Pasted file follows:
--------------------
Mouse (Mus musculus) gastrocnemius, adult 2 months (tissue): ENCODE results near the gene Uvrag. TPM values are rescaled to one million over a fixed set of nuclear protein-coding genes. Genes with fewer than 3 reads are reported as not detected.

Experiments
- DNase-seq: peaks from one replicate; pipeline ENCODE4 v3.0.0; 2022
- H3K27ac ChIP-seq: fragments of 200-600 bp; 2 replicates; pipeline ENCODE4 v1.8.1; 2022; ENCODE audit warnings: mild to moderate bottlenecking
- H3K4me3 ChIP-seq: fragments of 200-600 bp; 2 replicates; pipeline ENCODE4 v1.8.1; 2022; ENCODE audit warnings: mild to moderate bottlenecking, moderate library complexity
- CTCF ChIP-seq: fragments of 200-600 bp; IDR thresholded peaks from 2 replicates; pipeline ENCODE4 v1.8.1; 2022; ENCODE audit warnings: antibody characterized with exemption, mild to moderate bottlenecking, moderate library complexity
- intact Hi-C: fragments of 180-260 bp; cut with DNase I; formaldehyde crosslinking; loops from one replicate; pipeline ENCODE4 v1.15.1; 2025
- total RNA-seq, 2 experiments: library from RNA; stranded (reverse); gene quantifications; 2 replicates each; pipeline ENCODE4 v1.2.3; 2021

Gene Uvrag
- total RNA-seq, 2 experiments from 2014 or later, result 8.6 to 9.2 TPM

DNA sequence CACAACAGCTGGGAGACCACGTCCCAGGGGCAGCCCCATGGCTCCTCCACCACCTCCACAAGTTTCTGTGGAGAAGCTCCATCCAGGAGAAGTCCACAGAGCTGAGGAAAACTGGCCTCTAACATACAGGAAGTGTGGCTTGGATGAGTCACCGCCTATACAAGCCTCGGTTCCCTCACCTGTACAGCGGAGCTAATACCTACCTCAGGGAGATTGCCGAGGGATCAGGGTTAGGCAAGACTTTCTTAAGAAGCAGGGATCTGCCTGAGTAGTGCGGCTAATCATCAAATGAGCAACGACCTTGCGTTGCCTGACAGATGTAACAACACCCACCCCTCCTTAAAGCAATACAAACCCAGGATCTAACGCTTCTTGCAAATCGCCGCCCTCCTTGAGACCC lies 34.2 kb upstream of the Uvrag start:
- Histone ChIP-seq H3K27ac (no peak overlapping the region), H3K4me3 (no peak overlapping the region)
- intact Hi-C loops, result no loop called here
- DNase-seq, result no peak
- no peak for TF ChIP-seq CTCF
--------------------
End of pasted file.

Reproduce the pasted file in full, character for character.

Mouse (Mus musculus) gastrocnemius, adult 2 months (tissue): ENCODE results near the gene Uvrag. TPM values are rescaled to one million over a fixed set of nuclear protein-coding genes. Genes with fewer than 3 reads are reported as not detected.

Experiments
- DNase-seq: peaks from one replicate; pipeline ENCODE4 v3.0.0; 2022
- H3K27ac ChIP-seq: fragments of 200-600 bp; 2 replicates; pipeline ENCODE4 v1.8.1; 2022; ENCODE audit warnings: mild to moderate bottlenecking
- H3K4me3 ChIP-seq: fragments of 200-600 bp; 2 replicates; pipeline ENCODE4 v1.8.1; 2022; ENCODE audit warnings: mild to moderate bottlenecking, moderate library complexity
- CTCF ChIP-seq: fragments of 200-600 bp; IDR thresholded peaks from 2 replicates; pipeline ENCODE4 v1.8.1; 2022; ENCODE audit warnings: antibody characterized with exemption, mild to moderate bottlenecking, moderate library complexity
- intact Hi-C: fragments of 180-260 bp; cut with DNase I; formaldehyde crosslinking; loops from one replicate; pipeline ENCODE4 v1.15.1; 2025
- total RNA-seq, 2 experiments: library from RNA; stranded (reverse); gene quantifications; 2 replicates each; pipeline ENCODE4 v1.2.3; 2021

Gene Uvrag
- total RNA-seq, 2 experiments from 2014 or later, result 8.6 to 9.2 TPM

DNA sequence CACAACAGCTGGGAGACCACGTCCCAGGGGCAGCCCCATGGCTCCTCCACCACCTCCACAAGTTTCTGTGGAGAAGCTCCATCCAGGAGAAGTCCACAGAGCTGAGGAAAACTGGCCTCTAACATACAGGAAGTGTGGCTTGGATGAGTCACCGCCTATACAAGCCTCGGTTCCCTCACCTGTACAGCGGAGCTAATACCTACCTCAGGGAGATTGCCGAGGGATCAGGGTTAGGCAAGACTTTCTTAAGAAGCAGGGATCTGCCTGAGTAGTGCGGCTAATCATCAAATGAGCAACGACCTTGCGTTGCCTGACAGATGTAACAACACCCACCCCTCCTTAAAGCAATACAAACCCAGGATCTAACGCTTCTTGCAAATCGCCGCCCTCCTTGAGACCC lies 34.2 kb upstream of the Uvrag start:
- Histone ChIP-seq H3K27ac (no peak overlapping the region), H3K4me3 (no peak overlapping the region)
- intact Hi-C loops, result no loop called here
- DNase-seq, result no peak
- no peak for TF ChIP-seq CTCF